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Nagasaki embraces the Fijian spirit

June 07
12:00 2008

image Written By : NANDIKA CHAND . Fiji has mesmerised 31-year old Japanese coordinator who has been working to promote Fiji for a year.
Yuma Nagasaki and greets visitors with a “bula!” when he welcomes fellow Japanese tourists to Fiji at the Nadi International Airport.
Nagasaki has been living in Fiji for a year and has learnt a lot about the Fiji culture and the local lifestyle.
He was thrilled to share his experience as a foreigner in our country when he knew no one.
“Bula! I have worked in Nadi airport for one year as a coordinator of English language school (Free Bird Institute in Namaka Public School),” Nagasaki said.
He made the decision to visit Fiji when he joined Ship of the World Youth (SWY) Programme which was organised by the Japanese Government.
“In that program I met 11 Fijians and became friends with them. I was awestruck by their friendliness,” he said.
“I felt that they are very different from people I have met in the world. They are the most friendly and happiest people in the world.
“When I introduced myself to members of this program, a few months before I joined the programme I broke up with my girlfriend of four years,” he said.
He said although the story was not at all funny, the Fijians at him.
“I asked them why they laughed at me and my sad story. They said we should laugh more when we feel sad! When we laugh, we can feel better!” he said.
Nagasaki impressed with how Fijians knew how to be happy and be content with oneself.
He said out of the 88 countries he has been to, Fiji was the most beautiful.
He said many people here led a happy life without stress.
“The art of feeling happy is to greet each other, even strangers. If I greet a stranger in Japan they will think that I am crazy,” Nagasaki said.
“But I can say bula to anyone in Fiji which is not only good but helps lift our confidence,” he said.
“Japanese have the longest life expectancy (average male: 80 years old/average female: 84 years old) so we live for the future,” he said.
“We save money for the future and sacrifice the present time but Fijians cherish the present time, they enjoy the moment!” he said.
However Nagasaki believes that the future is the accumulation of present time.
“My Fijian friends have taught me that people who cannot enjoy now cannot enjoy future!” he said.
“The sharing spirit ‘mine is yours, yours is mine’, people in many countries think like ‘mine is mine, yours is yours’ but it is not common in Fiji,” he added.
Nagasaki said Fijians’ way of life would help save the world because they have a spirit of sharing.
“This spirit is very necessary to solve a lot of world problems. So I really want people who visit Fiji to feel this spirit here and take it back to their countries and spread it to their family members, lovers and friends,” Nagasaki said.
Nagasaki said compared to countries he has visited, there are fewer beggars and the streets are safer.
“This is the result of the Fijians’ spirit of sharing. Fiji is an ideal country in the world and it has a special place in my heart,” he said.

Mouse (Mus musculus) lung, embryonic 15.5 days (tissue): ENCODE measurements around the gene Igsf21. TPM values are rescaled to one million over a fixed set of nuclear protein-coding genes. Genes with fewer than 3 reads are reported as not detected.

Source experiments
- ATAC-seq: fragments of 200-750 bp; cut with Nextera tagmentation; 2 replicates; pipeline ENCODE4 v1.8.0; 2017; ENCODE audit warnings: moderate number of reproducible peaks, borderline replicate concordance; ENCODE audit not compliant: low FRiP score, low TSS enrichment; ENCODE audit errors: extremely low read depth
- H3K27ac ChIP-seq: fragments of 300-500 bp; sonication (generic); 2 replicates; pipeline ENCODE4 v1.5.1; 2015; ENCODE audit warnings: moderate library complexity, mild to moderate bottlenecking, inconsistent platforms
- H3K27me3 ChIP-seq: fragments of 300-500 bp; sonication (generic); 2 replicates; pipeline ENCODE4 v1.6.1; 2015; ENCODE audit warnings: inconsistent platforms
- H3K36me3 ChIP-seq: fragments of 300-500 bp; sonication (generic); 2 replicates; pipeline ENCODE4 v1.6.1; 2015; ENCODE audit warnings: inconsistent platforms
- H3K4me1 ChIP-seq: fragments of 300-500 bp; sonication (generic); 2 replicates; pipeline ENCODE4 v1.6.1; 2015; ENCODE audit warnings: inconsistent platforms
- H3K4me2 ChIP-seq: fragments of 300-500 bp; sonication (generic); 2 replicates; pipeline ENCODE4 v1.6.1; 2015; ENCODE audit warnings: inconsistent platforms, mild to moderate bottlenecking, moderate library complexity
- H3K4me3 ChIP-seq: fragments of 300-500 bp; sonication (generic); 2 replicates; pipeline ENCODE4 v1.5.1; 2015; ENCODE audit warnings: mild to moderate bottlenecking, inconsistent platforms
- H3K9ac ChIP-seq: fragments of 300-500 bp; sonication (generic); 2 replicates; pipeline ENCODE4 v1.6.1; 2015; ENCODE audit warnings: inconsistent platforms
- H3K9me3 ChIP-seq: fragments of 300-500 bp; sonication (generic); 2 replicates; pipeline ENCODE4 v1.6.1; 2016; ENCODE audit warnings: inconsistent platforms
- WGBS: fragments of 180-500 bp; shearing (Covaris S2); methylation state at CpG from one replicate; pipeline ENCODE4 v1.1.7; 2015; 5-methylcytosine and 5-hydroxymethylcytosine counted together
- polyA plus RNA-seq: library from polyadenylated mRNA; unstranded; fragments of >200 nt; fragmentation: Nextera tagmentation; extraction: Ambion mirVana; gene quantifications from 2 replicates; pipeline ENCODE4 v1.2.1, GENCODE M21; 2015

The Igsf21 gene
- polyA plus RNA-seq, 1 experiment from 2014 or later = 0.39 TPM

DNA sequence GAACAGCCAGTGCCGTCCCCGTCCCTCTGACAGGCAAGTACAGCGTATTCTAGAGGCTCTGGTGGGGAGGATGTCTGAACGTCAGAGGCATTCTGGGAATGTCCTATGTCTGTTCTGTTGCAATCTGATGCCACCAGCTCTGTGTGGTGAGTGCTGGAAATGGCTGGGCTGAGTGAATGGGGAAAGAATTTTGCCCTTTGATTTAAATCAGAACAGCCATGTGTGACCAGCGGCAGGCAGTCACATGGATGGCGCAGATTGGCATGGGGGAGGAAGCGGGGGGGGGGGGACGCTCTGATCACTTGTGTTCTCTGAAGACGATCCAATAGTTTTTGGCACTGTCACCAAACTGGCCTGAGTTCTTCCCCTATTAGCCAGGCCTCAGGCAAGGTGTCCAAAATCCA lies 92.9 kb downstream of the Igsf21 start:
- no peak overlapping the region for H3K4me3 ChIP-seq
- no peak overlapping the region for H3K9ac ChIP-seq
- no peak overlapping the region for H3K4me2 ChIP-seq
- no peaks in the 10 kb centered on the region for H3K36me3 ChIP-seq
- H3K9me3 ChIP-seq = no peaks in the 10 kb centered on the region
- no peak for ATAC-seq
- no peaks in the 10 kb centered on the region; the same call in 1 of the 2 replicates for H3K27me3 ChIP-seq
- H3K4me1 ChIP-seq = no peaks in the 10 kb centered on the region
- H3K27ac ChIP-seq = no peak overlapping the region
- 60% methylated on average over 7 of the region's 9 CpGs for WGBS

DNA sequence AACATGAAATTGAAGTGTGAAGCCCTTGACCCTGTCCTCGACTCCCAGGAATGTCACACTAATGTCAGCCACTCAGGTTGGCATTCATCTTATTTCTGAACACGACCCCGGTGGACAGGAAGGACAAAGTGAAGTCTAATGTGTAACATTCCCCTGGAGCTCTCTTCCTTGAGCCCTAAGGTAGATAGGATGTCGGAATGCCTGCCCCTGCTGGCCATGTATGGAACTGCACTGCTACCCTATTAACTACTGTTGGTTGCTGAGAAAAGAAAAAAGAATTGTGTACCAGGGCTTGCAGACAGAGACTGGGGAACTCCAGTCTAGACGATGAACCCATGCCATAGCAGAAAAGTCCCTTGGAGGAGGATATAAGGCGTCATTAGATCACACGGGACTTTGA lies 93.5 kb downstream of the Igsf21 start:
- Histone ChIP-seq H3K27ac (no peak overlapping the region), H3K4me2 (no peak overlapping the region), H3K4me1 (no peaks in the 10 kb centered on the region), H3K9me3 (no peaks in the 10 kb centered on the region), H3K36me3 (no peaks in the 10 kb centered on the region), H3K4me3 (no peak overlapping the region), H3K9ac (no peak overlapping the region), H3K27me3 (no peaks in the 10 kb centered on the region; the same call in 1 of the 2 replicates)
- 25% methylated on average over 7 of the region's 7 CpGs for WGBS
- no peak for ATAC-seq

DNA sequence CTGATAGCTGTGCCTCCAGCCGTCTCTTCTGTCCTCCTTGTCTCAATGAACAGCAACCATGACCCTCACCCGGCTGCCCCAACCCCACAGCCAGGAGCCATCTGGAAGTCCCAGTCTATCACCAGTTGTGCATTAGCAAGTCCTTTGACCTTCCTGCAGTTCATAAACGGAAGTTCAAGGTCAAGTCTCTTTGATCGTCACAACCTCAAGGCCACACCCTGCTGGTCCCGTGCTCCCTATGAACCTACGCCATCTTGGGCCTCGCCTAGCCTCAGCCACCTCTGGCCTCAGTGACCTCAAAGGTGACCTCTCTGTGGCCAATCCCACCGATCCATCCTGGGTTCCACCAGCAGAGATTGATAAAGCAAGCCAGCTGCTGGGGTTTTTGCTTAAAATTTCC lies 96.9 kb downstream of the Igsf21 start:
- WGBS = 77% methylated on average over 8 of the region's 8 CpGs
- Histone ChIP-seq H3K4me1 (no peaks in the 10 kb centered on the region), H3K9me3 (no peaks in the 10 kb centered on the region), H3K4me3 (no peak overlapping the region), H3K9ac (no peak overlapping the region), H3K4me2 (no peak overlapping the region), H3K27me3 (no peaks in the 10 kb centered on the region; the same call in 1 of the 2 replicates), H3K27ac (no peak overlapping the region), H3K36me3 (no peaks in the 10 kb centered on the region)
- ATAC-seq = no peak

“The hospitality spirit is there and willing to help everybody and that is why Fiji is one of the top island escapes in the world.”
Nagasaki said Fiji was the best country to master and learn how to speak English because of its peoples’ hospitality.
“Fijians are fabulous!”
He said when people who could not speak English well speak to English speakers in other countries they are usually ignored.
“This is because native English speakers think that it is boring and is not funny but Fijians are willing to help people!” Nagasaki said.
“So even if people who cannot speak English well, speak to Fijians, they are very patient and try to understand what people try to say,” he said.
Nagasaki said the Fijians have taught him a lot of precious things about life.
He said he would always treasure what Fiji has given to him.
“Lately I have started to share the information (which I got during my world travel) with Fijians so that they get to know the world more, be more interested in the world and have confidence and pride that they have been born in the most wonderful country,” Nagasaki said.
“For instance, yesterday I had lecture on my world travel to students at the Dream center in Sabeto. There are some ‘Dream Boys’ who escaped from their parents or tried to rehabilitate after a life of drugs,” he said.
“I have visited and conducted lectures for some Fijian families who are part of the home stay program and I am planning to give a lecture to primary school students,” he said.
“My contract with Free Bird Institute is for three years. But I want to live in Fiji forever! I am willing to do all that. I can lecture about my world travels,” he added. Nagasaki said he loved Fiji very much and wanted to contribute more to its communities.
But he adamantly admitted his love for his country of birth; Japan.
“I am making Japan and Japanese much brighter by attracting more students to Fiji to come and experience the Fijian spirit that I have experienced,” he said.
“When these students go back to Japan they will spread the Fijian bula spirit so that everyone can experience it and come to Fiji to experience it first hand themselves,” he said.
Nagasaki said Fijians knew how to be happy and how to make the world happier.

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